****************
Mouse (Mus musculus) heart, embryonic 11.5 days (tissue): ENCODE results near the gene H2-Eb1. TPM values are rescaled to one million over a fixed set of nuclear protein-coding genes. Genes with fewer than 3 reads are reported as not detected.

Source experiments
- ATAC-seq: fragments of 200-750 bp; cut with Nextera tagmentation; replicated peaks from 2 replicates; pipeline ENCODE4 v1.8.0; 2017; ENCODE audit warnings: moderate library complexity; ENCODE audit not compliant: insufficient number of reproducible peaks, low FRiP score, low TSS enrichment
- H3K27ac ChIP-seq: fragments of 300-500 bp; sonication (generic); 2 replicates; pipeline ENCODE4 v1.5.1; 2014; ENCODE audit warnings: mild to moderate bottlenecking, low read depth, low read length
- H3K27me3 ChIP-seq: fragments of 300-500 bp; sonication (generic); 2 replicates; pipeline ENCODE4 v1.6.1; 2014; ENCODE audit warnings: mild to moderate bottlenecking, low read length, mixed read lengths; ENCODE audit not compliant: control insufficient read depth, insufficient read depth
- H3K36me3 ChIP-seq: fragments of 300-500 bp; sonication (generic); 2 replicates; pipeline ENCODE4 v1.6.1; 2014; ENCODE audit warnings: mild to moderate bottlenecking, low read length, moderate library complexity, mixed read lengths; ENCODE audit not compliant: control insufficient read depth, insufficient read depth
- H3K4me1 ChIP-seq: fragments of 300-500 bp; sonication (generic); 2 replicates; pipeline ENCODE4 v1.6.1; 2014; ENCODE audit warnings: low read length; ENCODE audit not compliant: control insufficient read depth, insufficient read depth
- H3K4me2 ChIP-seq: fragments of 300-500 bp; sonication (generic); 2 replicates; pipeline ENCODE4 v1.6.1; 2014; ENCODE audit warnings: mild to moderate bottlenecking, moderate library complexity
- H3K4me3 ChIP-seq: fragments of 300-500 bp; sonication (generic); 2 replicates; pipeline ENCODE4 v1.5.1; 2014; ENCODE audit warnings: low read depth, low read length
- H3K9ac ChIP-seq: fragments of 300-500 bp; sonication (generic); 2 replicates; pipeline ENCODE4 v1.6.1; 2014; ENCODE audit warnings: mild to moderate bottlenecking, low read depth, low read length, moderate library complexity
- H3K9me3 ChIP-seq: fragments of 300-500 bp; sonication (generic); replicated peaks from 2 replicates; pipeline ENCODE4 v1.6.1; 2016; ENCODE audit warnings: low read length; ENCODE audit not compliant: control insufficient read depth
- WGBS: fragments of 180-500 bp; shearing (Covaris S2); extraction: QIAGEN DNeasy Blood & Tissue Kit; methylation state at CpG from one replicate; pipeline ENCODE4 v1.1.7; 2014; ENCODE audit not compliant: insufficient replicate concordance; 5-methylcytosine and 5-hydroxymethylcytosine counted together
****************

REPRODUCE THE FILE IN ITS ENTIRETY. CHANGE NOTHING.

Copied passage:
Mouse (Mus musculus) heart, embryonic 11.5 days (tissue): ENCODE results near the gene H2-Eb1. TPM values are rescaled to one million over a fixed set of nuclear protein-coding genes. Genes with fewer than 3 reads are reported as not detected.

Source experiments
- ATAC-seq: fragments of 200-750 bp; cut with Nextera tagmentation; replicated peaks from 2 replicates; pipeline ENCODE4 v1.8.0; 2017; ENCODE audit warnings: moderate library complexity; ENCODE audit not compliant: insufficient number of reproducible peaks, low FRiP score, low TSS enrichment
- H3K27ac ChIP-seq: fragments of 300-500 bp; sonication (generic); 2 replicates; pipeline ENCODE4 v1.5.1; 2014; ENCODE audit warnings: mild to moderate bottlenecking, low read depth, low read length
- H3K27me3 ChIP-seq: fragments of 300-500 bp; sonication (generic); 2 replicates; pipeline ENCODE4 v1.6.1; 2014; ENCODE audit warnings: mild to moderate bottlenecking, low read length, mixed read lengths; ENCODE audit not compliant: control insufficient read depth, insufficient read depth
- H3K36me3 ChIP-seq: fragments of 300-500 bp; sonication (generic); 2 replicates; pipeline ENCODE4 v1.6.1; 2014; ENCODE audit warnings: mild to moderate bottlenecking, low read length, moderate library complexity, mixed read lengths; ENCODE audit not compliant: control insufficient read depth, insufficient read depth
- H3K4me1 ChIP-seq: fragments of 300-500 bp; sonication (generic); 2 replicates; pipeline ENCODE4 v1.6.1; 2014; ENCODE audit warnings: low read length; ENCODE audit not compliant: control insufficient read depth, insufficient read depth
- H3K4me2 ChIP-seq: fragments of 300-500 bp; sonication (generic); 2 replicates; pipeline ENCODE4 v1.6.1; 2014; ENCODE audit warnings: mild to moderate bottlenecking, moderate library complexity
- H3K4me3 ChIP-seq: fragments of 300-500 bp; sonication (generic); 2 replicates; pipeline ENCODE4 v1.5.1; 2014; ENCODE audit warnings: low read depth, low read length
- H3K9ac ChIP-seq: fragments of 300-500 bp; sonication (generic); 2 replicates; pipeline ENCODE4 v1.6.1; 2014; ENCODE audit warnings: mild to moderate bottlenecking, low read depth, low read length, moderate library complexity
- H3K9me3 ChIP-seq: fragments of 300-500 bp; sonication (generic); replicated peaks from 2 replicates; pipeline ENCODE4 v1.6.1; 2016; ENCODE audit warnings: low read length; ENCODE audit not compliant: control insufficient read depth
- WGBS: fragments of 180-500 bp; shearing (Covaris S2); extraction: QIAGEN DNeasy Blood & Tissue Kit; methylation state at CpG from one replicate; pipeline ENCODE4 v1.1.7; 2014; ENCODE audit not compliant: insufficient replicate concordance; 5-methylcytosine and 5-hydroxymethylcytosine counted together